When Megan Garber took the podium in the basement of a hotel at 9 a.m. on Saturday morning, most people were more focused on their coffee than the history of an idea. By the end of the hour a vibrant discussion about the future of media had broken out.
For the first time in a long time, Garber said, ideas are being built by public consensus. This is a stark contrast to the one-to-many model of media that reigned supreme for many years. Now, ideas are not only free but can also spread very quickly.
Of course, none of this is news. What really got the crowd to pay attention was Garber’s ability to explain the evolution of what an idea is.
Going back long before Gutenberg, Garber reminded her listeners that ideas used to be malleable and changed with time and place. Oral histories were passed down from generation to generation.
Then, with the printing press, ideas became property. Bylines became the way to claim an idea as one’s own, even if the writing stemmed from the thinking of many. People took credit for specific ideas that were often the idea of several people.
Garber then brought in the 20th century philosopher Roland Barthes who took on this issue by claiming that there is no such thing as the author. To Barthes, the singular author was impossible because written works are formulated by many ideas put together into one.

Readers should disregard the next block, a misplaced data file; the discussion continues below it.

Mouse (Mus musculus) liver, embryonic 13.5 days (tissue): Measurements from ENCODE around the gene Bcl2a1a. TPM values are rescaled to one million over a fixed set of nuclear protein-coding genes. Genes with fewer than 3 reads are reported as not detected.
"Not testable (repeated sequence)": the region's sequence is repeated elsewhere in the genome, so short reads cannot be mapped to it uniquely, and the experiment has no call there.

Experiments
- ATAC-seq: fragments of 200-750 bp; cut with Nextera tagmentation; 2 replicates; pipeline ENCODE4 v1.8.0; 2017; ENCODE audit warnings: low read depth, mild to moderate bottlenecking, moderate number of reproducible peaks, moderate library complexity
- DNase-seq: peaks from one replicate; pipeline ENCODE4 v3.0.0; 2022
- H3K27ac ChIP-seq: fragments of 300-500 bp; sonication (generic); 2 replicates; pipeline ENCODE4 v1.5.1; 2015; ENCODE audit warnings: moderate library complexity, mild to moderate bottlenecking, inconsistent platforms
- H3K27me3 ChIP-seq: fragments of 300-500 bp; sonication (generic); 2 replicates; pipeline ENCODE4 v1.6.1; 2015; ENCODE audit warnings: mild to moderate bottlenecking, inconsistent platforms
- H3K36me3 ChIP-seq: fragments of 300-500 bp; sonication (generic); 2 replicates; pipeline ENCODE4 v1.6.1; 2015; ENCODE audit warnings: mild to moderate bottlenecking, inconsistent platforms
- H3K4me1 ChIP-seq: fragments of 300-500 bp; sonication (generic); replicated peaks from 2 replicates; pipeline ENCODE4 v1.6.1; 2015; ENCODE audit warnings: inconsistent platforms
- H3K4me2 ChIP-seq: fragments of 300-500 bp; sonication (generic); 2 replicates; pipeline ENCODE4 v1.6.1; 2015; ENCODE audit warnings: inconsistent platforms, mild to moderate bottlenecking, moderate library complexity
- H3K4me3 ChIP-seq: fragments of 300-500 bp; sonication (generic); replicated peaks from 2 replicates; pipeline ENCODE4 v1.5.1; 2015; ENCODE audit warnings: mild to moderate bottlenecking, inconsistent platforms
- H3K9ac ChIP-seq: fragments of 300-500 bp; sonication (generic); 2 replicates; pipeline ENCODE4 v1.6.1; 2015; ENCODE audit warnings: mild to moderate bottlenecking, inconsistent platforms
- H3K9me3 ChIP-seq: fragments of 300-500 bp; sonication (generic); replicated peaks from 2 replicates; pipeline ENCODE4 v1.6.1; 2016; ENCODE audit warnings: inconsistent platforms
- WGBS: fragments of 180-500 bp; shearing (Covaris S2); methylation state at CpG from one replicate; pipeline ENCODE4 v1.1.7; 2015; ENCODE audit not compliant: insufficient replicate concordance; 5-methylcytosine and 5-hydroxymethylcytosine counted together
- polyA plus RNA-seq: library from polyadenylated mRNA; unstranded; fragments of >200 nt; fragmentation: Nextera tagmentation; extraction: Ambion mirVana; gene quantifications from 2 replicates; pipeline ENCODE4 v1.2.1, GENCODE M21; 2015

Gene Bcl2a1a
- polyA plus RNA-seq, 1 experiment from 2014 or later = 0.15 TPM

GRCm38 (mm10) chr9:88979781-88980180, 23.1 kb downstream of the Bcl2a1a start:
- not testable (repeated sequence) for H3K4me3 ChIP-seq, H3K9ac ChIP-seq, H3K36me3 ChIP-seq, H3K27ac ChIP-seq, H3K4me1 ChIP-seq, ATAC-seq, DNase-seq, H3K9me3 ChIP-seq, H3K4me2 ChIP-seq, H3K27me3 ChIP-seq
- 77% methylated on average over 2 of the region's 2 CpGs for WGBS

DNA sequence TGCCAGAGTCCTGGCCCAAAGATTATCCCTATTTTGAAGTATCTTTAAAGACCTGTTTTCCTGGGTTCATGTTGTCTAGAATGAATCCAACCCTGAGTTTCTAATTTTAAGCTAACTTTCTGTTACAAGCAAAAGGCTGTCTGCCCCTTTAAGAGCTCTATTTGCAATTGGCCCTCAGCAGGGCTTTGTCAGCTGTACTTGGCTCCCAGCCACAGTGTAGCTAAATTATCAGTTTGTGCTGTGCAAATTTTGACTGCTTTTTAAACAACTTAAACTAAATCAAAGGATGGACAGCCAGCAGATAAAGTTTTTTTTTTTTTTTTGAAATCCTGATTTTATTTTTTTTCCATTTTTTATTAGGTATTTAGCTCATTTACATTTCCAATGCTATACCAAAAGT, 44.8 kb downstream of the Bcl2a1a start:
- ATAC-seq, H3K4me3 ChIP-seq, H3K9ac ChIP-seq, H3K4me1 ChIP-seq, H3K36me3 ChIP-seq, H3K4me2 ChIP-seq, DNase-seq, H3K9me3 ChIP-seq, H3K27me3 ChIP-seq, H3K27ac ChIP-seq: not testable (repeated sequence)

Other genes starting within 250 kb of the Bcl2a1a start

When the ideas of many individuals go toward one byline, it is extremely difficult to claim and maintain ownership of any single idea, Garber said.
In traditional media, such as newspapers and broadcast news, it was hard to see which ideas were most popular. Metrics, including those provide by Nielsen and circulation, were too broad to give any sense of what viewers readers wanted and what they responded to. But today, big data is a big deal. The Internet allows producers and editors to see when and how people interact with a story.
In other words, data allows producers and editors to see what their customers think is a good idea.
By this time in the speech, all eyes were on Garber as she challenged the audience about what a good idea is, how its effectiveness is measured and how ideas apply to media.
“We need to create structures that optimize communication of good ideas,” she said, leaving out the traditional question of storytelling in journalism. “Think strategically about how the good ideas are spread. Not all ideas, just the good ones.”